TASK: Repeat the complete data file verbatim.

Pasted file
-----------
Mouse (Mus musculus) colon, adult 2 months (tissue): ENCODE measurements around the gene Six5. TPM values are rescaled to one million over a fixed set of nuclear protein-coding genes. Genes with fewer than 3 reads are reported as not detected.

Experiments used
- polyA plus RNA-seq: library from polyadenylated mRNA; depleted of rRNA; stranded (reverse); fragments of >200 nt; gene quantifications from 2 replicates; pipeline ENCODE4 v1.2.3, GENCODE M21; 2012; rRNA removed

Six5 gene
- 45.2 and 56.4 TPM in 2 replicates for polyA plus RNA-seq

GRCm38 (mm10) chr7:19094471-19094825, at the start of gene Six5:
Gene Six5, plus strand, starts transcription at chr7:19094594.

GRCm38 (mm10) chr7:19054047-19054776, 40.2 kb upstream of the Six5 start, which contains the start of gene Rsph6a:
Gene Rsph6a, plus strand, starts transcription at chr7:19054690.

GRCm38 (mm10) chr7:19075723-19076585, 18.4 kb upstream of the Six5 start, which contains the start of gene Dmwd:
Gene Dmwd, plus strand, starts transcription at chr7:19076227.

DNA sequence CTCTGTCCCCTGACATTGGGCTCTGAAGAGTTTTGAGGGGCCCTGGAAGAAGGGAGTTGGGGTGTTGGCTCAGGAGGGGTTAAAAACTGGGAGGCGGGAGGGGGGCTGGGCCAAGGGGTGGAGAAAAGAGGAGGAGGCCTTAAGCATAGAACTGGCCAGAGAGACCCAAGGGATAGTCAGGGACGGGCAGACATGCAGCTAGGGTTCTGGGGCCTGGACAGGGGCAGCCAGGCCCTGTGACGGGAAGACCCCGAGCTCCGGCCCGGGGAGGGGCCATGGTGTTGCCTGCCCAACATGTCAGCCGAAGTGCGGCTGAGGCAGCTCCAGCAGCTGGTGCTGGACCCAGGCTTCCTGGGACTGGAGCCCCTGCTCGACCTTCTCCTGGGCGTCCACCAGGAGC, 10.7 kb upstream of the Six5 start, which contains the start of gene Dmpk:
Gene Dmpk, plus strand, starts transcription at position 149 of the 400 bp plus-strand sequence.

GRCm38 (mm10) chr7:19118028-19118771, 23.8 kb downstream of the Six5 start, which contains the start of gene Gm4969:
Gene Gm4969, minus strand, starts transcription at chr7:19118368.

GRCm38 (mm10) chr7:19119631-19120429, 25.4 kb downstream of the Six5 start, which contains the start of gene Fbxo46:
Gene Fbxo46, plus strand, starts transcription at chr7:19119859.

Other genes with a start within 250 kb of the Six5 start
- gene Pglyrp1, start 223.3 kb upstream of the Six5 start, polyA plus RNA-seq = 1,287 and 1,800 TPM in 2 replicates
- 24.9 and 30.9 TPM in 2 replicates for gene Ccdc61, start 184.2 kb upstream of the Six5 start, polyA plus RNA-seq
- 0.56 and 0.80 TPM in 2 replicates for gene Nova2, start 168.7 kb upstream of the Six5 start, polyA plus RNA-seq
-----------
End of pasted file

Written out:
Mouse (Mus musculus) colon, adult 2 months (tissue): ENCODE measurements around the gene Six5. TPM values are rescaled to one million over a fixed set of nuclear protein-coding genes. Genes with fewer than 3 reads are reported as not detected.

Experiments used
- polyA plus RNA-seq: library from polyadenylated mRNA; depleted of rRNA; stranded (reverse); fragments of >200 nt; gene quantifications from 2 replicates; pipeline ENCODE4 v1.2.3, GENCODE M21; 2012; rRNA removed

Six5 gene
- 45.2 and 56.4 TPM in 2 replicates for polyA plus RNA-seq

GRCm38 (mm10) chr7:19094471-19094825, at the start of gene Six5:
Gene Six5, plus strand, starts transcription at chr7:19094594.

GRCm38 (mm10) chr7:19054047-19054776, 40.2 kb upstream of the Six5 start, which contains the start of gene Rsph6a:
Gene Rsph6a, plus strand, starts transcription at chr7:19054690.

GRCm38 (mm10) chr7:19075723-19076585, 18.4 kb upstream of the Six5 start, which contains the start of gene Dmwd:
Gene Dmwd, plus strand, starts transcription at chr7:19076227.

DNA sequence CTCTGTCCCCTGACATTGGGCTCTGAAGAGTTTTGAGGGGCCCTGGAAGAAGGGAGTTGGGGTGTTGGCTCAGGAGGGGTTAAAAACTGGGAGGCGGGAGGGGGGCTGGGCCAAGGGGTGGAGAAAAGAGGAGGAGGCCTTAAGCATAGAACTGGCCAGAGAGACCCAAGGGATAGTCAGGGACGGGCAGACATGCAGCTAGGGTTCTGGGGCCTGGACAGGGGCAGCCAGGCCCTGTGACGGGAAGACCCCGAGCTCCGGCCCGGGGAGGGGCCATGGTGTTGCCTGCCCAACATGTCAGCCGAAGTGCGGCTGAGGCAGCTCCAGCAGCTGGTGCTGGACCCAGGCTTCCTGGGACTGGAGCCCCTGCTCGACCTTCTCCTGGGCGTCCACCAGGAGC, 10.7 kb upstream of the Six5 start, which contains the start of gene Dmpk:
Gene Dmpk, plus strand, starts transcription at position 149 of the 400 bp plus-strand sequence.

GRCm38 (mm10) chr7:19118028-19118771, 23.8 kb downstream of the Six5 start, which contains the start of gene Gm4969:
Gene Gm4969, minus strand, starts transcription at chr7:19118368.

GRCm38 (mm10) chr7:19119631-19120429, 25.4 kb downstream of the Six5 start, which contains the start of gene Fbxo46:
Gene Fbxo46, plus strand, starts transcription at chr7:19119859.

Other genes with a start within 250 kb of the Six5 start
- gene Pglyrp1, start 223.3 kb upstream of the Six5 start, polyA plus RNA-seq = 1,287 and 1,800 TPM in 2 replicates
- 24.9 and 30.9 TPM in 2 replicates for gene Ccdc61, start 184.2 kb upstream of the Six5 start, polyA plus RNA-seq
- 0.56 and 0.80 TPM in 2 replicates for gene Nova2, start 168.7 kb upstream of the Six5 start, polyA plus RNA-seq